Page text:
From: Dr. Olaf Hoffmann <Dr.O.Hoffmann@gmx.de>

Date: Mon, 4 Jun 2012 14:20:33 +0200

To: public-fx@w3.org

Message-Id: <201206041420.33729.Dr.O.Hoffmann@gmx.de>

Date: Mon, 4 Jun 2012 14:20:33 +0200

To: public-fx@w3.org

Message-Id: <201206041420.33729.Dr.O.Hoffmann@gmx.de>

Dirk Schulze: ... > > > > If you have for example two translation values, a meaningful > > distance function is the Euclidian distance, nothing else. > > For scale the same. > > But if you animate from a rotate value to a translation value > > with animate for example, of course no paced behaviour is > > possible, even worse with distortion due to skew or 3D transforms. > > animateTransform has always a defined type of transformation, > > therefore for such a type sometimes one can define paced > > behaviour. > > For the animate type typically not - or one has to restrict > > this on cases, where the type does not change for the > > complete values list, this means, that there is no decomposition > > for the complete active duration. And of course, if each value > > consists of more than one type, even if this is the same list > > for each value, there will be typically no paced behaviour anymore. > > The SVG WG agreed to let paced animation undefined for CSS3 Transforms. The > ED already does so [1]. At the moment I am unsure what would be the best > definition for paced animations. On the one hand I would like to have at > least the same possibly for paced interpolations like on animateTransform, > on the other hand I am unsure if the spec should explicitly deny specific > transform-list animations to be paced. Or better how should a > transform-list look like to allow paced animations. Since CSS3 Transforms > interpolates each function pair separately as long as the transforms follow > the third (and second) rule of [2], I don't see a reason not to allow paced > animations for these kind of interpolation. Like discussed above, the > implementation must verify the complete animation steps to verify that the > third rule is always true. But then again, like you said in another post, > even rotate with three arguments is not allowed together with paced > animations. This is something that should be discussed in a new thread. > I think, the core use case for paced animated transformations is translation with the Euclidian distance. This should be defined at least for 3D translations with animateTransform, because here we can be sure, that we have only one type. For these mixed transform function list the situation is hopeless. But undefined is in general not a good idea, therefore it should be noted, that no meaningful distance function can be defined for such mixed values and therefore it should be used the default fallback (linear). Because this CSS transform approach requires to interpolate only between to consecutive values, but the paced calcMode requires to determine the distance along the complete list - and you cannot add for example numbers, lengths, angles, vectors, such an approach excludes paced behaviour. In general, if you want to define some distance for a new type for animateTransform, that is more complex as a scalar value, first you have to explain, what it means to have a paced changes - this means roughly, that the absolute value of the 'velocity' of value (absolute value of the first time derivate of the value) of an entity remains constant. You can interprete this entity geometrically as for translation and you may get a distance function, like the Euclidian distance for translations, this results for a 3D translation into a motion with a constant absolute value of the velocity. For rotation around a fixed rotation center of around a fixed vector, the absolute value of the angular velocity has to remain constant. For a physical object, if the vector moves, this means a force on the object, indicated by precession, nutation. Often the direction of the vector may rotate paced, but it is possible as well, that the vectors is only moved perpendicular to the rotation axis, in this case this rotation can be still paced. Therefore still the motion of the vector may remain paced and the roation around the vector, but this means, you need one distance function for the vector and an independent for the rotation. This would result in an independent timing for the motion of the vector and the rotation, this means effectively two keyTimes lists, but this is not possible currently and I think, within the discussion for SVG tiny 1.2 about this issue there was a decision to avoid such an extension of SMIL animation. Therefore wrong paragraphs in the recommendation and examples in the test suite were fixed. For other types like the scaling, I think, there are no really important use cases, netherless it is relatively simple to define paced behaviour. For this you use the 'abstraction' of a motion in the scaling space. With this soon you will get the Euclidian distance in the scaling space as result. To resume: Paced behaviour for translation is of some importance, therefore it can be useful for some authors to have it. For some other types one can find the correct and meaningful distance function, but my assumption is, that there are no real use cases for them. For other types there are no obvious distance functions available. If you find one, it can be expected, that you can explain in detail, how this is related to a paced change - with which geometrical meaning or in which space. OlafReceived on Monday, 4 June 2012 12:47:51 GMT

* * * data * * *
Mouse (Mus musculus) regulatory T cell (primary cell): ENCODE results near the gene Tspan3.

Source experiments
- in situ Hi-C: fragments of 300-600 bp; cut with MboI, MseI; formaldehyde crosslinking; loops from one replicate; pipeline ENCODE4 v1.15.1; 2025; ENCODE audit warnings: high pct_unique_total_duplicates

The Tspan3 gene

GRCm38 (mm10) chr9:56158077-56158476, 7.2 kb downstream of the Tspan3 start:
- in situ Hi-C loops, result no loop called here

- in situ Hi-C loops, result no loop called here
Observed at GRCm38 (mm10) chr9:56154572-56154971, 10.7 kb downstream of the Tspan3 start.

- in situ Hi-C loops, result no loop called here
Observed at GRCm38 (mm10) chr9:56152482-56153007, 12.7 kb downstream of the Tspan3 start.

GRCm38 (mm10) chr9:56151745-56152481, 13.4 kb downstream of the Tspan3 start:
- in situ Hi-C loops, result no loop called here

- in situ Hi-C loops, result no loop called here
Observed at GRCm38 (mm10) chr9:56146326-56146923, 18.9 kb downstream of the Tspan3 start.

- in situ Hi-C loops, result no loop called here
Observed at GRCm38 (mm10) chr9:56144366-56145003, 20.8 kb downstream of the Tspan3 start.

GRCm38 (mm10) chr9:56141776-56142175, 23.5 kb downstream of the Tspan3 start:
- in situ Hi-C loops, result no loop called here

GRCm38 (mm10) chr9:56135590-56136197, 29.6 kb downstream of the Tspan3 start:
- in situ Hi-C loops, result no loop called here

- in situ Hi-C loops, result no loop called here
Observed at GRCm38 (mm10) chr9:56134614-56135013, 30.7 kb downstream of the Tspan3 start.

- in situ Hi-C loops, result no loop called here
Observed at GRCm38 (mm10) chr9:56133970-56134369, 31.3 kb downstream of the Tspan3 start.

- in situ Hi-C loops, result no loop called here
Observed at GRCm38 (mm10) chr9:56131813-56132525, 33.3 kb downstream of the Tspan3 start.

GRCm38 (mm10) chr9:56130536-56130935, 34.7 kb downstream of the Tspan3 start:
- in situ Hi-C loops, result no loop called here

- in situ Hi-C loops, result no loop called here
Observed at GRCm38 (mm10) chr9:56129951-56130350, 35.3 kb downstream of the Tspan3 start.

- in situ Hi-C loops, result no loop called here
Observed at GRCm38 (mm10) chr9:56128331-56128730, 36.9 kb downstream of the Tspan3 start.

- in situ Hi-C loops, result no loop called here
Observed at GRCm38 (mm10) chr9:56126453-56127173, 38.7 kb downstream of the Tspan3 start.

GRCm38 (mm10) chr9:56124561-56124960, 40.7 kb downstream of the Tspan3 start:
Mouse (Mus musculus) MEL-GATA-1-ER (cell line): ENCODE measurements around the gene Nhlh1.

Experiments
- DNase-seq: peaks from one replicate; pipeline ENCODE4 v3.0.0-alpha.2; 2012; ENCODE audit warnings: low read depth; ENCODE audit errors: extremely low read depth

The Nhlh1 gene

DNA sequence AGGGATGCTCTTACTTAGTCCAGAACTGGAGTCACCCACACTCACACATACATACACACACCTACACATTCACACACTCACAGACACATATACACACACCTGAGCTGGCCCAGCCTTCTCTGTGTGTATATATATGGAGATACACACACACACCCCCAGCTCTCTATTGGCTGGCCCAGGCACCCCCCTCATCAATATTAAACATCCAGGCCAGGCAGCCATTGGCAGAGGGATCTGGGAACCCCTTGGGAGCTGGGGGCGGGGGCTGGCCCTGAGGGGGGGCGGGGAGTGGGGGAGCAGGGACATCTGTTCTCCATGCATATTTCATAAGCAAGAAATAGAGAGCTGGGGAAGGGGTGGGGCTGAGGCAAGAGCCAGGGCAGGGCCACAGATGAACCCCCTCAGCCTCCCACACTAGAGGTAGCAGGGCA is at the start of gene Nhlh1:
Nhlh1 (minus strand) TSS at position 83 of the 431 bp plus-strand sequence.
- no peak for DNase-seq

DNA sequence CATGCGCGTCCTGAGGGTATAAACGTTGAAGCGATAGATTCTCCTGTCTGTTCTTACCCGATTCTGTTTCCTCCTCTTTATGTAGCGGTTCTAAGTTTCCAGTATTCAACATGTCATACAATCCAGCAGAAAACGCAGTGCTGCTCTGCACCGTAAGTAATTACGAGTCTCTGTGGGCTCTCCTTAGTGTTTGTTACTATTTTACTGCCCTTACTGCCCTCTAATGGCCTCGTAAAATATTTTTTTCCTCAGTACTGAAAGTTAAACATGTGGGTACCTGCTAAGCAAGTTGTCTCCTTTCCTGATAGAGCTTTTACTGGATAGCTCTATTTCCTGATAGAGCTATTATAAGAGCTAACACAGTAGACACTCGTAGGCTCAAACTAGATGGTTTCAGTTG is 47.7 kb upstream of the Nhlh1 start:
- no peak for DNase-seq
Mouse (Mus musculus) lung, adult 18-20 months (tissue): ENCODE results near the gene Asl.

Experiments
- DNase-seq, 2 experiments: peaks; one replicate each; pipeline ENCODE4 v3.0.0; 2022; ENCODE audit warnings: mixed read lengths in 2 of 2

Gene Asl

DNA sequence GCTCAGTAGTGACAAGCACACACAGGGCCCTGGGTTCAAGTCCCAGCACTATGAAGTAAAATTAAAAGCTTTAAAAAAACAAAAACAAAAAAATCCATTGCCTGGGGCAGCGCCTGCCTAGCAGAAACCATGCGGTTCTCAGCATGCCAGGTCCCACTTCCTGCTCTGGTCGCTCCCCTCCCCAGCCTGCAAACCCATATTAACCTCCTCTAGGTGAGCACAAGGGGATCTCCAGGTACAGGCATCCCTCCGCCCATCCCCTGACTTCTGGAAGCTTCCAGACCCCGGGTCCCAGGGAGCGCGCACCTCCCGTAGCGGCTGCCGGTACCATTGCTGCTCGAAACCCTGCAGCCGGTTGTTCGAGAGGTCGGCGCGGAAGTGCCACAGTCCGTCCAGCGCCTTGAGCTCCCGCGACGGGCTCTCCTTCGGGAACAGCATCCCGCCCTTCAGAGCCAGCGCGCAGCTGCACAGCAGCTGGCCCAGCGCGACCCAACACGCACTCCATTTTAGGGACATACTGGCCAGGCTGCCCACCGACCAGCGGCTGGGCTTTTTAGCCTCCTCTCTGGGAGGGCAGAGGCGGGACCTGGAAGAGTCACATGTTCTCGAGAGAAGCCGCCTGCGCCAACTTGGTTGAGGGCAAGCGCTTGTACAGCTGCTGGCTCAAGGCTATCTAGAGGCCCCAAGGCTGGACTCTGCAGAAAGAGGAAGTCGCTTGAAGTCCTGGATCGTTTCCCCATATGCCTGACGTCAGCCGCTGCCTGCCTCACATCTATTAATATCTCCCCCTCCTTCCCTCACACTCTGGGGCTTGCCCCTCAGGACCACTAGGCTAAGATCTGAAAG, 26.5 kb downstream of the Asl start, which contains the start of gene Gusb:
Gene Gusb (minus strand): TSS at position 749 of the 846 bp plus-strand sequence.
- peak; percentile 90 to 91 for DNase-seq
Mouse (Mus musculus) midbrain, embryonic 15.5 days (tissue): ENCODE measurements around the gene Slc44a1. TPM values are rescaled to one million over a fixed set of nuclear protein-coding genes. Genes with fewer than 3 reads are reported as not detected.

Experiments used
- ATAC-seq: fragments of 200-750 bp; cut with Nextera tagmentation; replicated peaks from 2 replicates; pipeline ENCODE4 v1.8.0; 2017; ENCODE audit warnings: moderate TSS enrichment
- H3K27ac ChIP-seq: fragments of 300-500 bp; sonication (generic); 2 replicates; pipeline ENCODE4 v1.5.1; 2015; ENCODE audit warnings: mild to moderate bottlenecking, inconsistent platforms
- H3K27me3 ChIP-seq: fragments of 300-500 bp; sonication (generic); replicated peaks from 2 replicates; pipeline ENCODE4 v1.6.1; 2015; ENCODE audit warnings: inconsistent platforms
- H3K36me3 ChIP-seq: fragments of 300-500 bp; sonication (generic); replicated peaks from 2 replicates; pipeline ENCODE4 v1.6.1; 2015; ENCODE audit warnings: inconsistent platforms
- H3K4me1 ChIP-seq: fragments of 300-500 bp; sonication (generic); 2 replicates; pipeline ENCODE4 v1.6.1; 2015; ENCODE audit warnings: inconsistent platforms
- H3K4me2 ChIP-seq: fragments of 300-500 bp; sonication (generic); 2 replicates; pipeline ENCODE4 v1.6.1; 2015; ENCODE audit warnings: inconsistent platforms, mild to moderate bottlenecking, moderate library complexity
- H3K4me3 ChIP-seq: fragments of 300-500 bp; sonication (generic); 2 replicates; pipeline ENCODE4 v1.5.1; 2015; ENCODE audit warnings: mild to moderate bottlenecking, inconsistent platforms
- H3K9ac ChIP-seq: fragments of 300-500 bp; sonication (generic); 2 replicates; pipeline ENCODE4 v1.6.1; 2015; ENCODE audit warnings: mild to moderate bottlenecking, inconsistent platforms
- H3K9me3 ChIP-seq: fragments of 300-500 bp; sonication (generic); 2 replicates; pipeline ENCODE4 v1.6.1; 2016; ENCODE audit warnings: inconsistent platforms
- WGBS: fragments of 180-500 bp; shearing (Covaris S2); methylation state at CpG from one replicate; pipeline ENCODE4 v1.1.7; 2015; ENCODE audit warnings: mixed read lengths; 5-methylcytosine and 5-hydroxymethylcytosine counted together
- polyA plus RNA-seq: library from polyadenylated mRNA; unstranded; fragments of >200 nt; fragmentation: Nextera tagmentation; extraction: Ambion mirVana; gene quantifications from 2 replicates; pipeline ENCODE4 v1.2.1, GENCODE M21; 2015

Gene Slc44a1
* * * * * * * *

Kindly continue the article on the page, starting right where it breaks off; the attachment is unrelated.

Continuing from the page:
*
This archive was generated by hypermail 2.2.0+W3C-0.50
: Monday, 4 June 2012 12:47:52 GMT
*